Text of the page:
DECLINING ENROLLMENTS IS BIG ISSUE

October 12, 2001 11:00 pm
WORRIES ABOUT THE FUTURE: Elgin High School teacher Evelyn Spikes, second from right, worries about the effects of the district's shrinking student base. (The Observer/DICK MASON).
WORRIES ABOUT THE FUTURE: Elgin High School teacher Evelyn Spikes, second from right, worries about the effects of the district's shrinking student base. (The Observer/DICK MASON).

The Observer continues a series of stories today on how finances and declining enrollment are making it difficult for some rural schools in Oregon to stay open.

By Dick Mason

Observer Staff Writer

Elgin High School English teacher Evelyn Spikes does not like to dwell on what the future may hold. Declining enrollment has taken a tremendous toll in the Elgin School District over the past seven years.

I dont know what is going to happen. It is scary, said Spikes, who has taught at EHS for 25 years.

About seven years ago the Elgin School District had a stable enrollment of between 525 and 550 students. Today the number is down to about 455 and falling. The school district has lost 23 students in the past two years.

The loss is having a tremendous effect on the resources the school district can provide students. School districts receive about $5,000 per student.

Since the 1994-95 school year, the Elgin School District has had to cut about 10 full-time teaching positions. The district had to cut back substantially programs like talented and gifted, counseling, music and art.

At EHS the school district is making up for its loss of teachers by bringing in retired educators, including Spikes. They are teaching English, woodshop and math.

Declining enrollment is also having a significant effect at Stella Mayfield School, Elgins elementary school.

Declining enrollment has boosted the average class size from the 22-25 range to 26-28.

It is a similar story in other Northeast Oregon communities, whose fates are tied to the timber industry.

Ed Schumacher, superintendent of the Union-Baker Education Service District, said that when enrollment first declines, classes get smaller because the school has the same number of teachers and fewer

students.

Parents are happy with the smaller classes, Schumacher said. But once enrollment falls below a certain level though, teaching positions must be cut. Class sizes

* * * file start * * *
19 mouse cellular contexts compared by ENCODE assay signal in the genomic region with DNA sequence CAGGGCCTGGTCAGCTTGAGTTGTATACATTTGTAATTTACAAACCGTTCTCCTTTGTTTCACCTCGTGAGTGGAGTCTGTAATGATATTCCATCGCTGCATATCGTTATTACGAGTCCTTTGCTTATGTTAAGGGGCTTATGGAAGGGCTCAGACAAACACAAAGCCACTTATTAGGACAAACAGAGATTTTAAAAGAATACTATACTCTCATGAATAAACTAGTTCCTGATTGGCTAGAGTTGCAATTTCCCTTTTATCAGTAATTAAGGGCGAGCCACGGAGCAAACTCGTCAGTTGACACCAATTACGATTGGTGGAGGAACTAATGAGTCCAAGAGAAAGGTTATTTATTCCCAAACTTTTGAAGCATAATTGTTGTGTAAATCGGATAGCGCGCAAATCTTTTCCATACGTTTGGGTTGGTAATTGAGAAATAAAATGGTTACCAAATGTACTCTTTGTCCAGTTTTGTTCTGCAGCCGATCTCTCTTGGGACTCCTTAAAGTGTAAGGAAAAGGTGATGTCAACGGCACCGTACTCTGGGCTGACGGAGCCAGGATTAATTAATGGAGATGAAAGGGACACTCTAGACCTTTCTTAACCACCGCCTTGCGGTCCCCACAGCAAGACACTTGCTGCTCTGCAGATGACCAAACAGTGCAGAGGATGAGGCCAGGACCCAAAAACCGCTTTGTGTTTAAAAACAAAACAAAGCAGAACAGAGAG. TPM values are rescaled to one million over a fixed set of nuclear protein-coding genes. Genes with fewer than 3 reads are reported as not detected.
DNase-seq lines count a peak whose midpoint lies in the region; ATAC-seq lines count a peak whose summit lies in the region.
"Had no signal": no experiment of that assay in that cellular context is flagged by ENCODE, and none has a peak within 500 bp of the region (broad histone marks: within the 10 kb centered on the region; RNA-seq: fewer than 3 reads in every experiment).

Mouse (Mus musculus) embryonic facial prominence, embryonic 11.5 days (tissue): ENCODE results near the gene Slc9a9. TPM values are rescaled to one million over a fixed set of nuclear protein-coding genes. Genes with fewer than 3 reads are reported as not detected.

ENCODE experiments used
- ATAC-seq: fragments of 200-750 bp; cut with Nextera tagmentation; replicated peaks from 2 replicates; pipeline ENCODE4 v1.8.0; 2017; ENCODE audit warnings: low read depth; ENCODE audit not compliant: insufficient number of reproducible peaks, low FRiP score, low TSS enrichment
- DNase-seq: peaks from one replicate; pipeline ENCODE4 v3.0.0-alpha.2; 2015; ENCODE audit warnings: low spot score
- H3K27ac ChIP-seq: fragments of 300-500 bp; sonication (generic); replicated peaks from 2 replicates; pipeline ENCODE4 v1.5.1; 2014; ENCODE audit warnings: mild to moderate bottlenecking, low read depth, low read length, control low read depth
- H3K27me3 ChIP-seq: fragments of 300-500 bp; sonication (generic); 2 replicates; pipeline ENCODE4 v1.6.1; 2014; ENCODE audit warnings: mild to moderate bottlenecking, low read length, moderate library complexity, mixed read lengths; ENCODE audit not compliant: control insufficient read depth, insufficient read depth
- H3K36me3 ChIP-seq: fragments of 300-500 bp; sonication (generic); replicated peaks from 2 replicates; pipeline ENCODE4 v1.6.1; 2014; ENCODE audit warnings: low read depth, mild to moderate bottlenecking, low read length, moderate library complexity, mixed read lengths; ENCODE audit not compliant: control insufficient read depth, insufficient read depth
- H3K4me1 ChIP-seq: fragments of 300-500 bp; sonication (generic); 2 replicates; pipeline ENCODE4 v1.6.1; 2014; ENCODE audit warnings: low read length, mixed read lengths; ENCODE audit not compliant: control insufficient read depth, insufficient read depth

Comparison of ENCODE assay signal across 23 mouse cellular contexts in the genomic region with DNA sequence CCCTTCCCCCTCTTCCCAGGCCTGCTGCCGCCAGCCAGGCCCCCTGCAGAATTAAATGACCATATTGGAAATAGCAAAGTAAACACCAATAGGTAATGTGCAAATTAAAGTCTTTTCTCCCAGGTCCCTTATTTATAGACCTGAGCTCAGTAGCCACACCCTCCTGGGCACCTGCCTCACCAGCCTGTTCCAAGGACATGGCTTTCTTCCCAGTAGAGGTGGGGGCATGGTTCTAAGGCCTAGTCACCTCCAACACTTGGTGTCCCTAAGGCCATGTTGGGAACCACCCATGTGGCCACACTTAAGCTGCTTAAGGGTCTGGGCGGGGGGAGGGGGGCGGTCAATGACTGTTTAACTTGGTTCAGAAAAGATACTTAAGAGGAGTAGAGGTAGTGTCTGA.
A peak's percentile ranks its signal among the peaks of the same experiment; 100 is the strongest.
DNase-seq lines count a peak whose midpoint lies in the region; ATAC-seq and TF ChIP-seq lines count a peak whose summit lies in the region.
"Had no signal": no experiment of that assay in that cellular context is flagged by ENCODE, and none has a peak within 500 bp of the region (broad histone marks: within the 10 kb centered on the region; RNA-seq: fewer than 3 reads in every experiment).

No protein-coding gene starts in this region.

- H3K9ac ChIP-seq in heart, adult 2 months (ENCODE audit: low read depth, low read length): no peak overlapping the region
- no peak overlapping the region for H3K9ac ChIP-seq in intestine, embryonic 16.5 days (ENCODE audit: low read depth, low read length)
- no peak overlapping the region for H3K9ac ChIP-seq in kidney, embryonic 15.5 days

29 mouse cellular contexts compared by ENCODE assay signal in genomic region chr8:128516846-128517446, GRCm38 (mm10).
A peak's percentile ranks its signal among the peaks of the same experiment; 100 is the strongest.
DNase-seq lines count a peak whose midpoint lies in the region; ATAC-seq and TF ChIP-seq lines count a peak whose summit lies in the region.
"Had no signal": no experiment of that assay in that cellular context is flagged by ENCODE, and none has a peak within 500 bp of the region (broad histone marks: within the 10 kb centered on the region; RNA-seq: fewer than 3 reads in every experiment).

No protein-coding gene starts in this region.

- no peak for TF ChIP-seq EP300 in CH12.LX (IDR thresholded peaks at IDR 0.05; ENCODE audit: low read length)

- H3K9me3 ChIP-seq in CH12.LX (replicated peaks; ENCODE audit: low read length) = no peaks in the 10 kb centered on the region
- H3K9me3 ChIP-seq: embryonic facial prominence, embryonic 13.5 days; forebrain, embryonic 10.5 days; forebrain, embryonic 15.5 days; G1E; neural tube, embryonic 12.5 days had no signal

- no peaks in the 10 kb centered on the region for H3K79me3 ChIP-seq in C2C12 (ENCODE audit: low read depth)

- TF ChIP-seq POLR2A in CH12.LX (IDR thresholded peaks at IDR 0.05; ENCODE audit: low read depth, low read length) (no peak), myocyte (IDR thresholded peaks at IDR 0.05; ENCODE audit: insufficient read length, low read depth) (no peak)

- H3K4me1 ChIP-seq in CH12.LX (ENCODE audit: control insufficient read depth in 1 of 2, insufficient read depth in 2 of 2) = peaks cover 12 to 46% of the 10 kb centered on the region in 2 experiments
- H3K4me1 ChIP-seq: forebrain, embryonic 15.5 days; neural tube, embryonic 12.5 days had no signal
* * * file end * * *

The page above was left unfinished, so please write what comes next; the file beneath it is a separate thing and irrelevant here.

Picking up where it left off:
suddenly increase dramatically and the effect of falling enrollment is

felt.

You get mass discontent,

Schumacher said. At Stella Mayfield, for example, class sizes jumped from 18 to 26-28 students.

The Enterprise School Board cut 10 full-time teaching positions last spring, almost all of which were elementary school positions. The average class size at Enterprise Elementary has jumped from 13-14 students per class to 20-22.

Before, it was wonderful. We had very small classes. Children do well in small classes, Superintendent Bill Eggers said. The Enterprise cuts were necessary because its grade school has lost 43 elementary school students from January through June.

Eggers attributes the enrollment decline to lumber mill closures in Wallowa County. Three mills have closed in Wallowa County since 1994.

In the La Grande School District, the maximum class size caps are 20 for students in kindergarten and first grade, 25 for second-graders and 27 for students in third through sixth grade. But maintaining class size objectives is becoming increasingly difficult because of La Grandes falling enrollment, said Jay Rowell, the La Grande School Districts personnel and curriculum director.

Since the 1992-93 school year, enrollment has fallen from 2,919 to 2,340 students. The school district now has about 21 fewer full-time teachers as a result.

Despite the enrollment drop, the school district has been able to maintain most of its programs. Its grade schools, for example, still have music, physical education, reading, library media specialists and counselors.

We are very fortunate to have these programs. Many other schools do not, Rowell said.

La Grande High School principal Doug Potter said that the school district now faces a dilemma. The district can cut a little from several programs or cut entire programs and allow the others to continue operating strongly.

When you cut a little bit of everything, it can lead to mediocrity, Potter said.

Monday: Other small school districts deal with cutbacks.